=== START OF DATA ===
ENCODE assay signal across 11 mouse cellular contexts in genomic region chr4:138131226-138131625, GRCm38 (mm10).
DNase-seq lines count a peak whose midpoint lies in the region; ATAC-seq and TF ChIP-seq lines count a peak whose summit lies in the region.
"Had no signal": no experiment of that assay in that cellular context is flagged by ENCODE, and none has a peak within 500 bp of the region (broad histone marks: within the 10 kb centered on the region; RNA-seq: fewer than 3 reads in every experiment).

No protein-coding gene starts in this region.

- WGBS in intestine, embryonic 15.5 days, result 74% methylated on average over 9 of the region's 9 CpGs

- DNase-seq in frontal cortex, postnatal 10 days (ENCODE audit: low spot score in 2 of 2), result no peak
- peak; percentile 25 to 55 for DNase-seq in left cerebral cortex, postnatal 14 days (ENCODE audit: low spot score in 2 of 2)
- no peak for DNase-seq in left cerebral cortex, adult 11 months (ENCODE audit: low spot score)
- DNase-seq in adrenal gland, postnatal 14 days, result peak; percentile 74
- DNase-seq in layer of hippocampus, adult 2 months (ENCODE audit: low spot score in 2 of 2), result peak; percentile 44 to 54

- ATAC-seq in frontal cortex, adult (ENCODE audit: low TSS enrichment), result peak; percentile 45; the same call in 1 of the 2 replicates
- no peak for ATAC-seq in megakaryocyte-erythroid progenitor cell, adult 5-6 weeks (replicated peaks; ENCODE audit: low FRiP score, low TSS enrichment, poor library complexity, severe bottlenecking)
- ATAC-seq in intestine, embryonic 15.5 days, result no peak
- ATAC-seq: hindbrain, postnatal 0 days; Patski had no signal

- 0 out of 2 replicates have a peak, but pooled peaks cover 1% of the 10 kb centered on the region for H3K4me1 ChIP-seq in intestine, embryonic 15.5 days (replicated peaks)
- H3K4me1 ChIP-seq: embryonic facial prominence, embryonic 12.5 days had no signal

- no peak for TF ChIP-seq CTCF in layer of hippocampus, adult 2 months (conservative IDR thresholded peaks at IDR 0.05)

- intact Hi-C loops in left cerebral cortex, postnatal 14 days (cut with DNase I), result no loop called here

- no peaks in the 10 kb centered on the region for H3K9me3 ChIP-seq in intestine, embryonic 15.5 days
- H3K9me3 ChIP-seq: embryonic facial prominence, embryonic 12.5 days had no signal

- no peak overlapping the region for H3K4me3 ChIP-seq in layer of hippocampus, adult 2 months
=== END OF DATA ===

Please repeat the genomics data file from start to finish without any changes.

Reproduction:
ENCODE assay signal across 11 mouse cellular contexts in genomic region chr4:138131226-138131625, GRCm38 (mm10).
DNase-seq lines count a peak whose midpoint lies in the region; ATAC-seq and TF ChIP-seq lines count a peak whose summit lies in the region.
"Had no signal": no experiment of that assay in that cellular context is flagged by ENCODE, and none has a peak within 500 bp of the region (broad histone marks: within the 10 kb centered on the region; RNA-seq: fewer than 3 reads in every experiment).

No protein-coding gene starts in this region.

- WGBS in intestine, embryonic 15.5 days, result 74% methylated on average over 9 of the region's 9 CpGs

- DNase-seq in frontal cortex, postnatal 10 days (ENCODE audit: low spot score in 2 of 2), result no peak
- peak; percentile 25 to 55 for DNase-seq in left cerebral cortex, postnatal 14 days (ENCODE audit: low spot score in 2 of 2)
- no peak for DNase-seq in left cerebral cortex, adult 11 months (ENCODE audit: low spot score)
- DNase-seq in adrenal gland, postnatal 14 days, result peak; percentile 74
- DNase-seq in layer of hippocampus, adult 2 months (ENCODE audit: low spot score in 2 of 2), result peak; percentile 44 to 54

- ATAC-seq in frontal cortex, adult (ENCODE audit: low TSS enrichment), result peak; percentile 45; the same call in 1 of the 2 replicates
- no peak for ATAC-seq in megakaryocyte-erythroid progenitor cell, adult 5-6 weeks (replicated peaks; ENCODE audit: low FRiP score, low TSS enrichment, poor library complexity, severe bottlenecking)
- ATAC-seq in intestine, embryonic 15.5 days, result no peak
- ATAC-seq: hindbrain, postnatal 0 days; Patski had no signal

- 0 out of 2 replicates have a peak, but pooled peaks cover 1% of the 10 kb centered on the region for H3K4me1 ChIP-seq in intestine, embryonic 15.5 days (replicated peaks)
- H3K4me1 ChIP-seq: embryonic facial prominence, embryonic 12.5 days had no signal

- no peak for TF ChIP-seq CTCF in layer of hippocampus, adult 2 months (conservative IDR thresholded peaks at IDR 0.05)

- intact Hi-C loops in left cerebral cortex, postnatal 14 days (cut with DNase I), result no loop called here

- no peaks in the 10 kb centered on the region for H3K9me3 ChIP-seq in intestine, embryonic 15.5 days
- H3K9me3 ChIP-seq: embryonic facial prominence, embryonic 12.5 days had no signal

- no peak overlapping the region for H3K4me3 ChIP-seq in layer of hippocampus, adult 2 months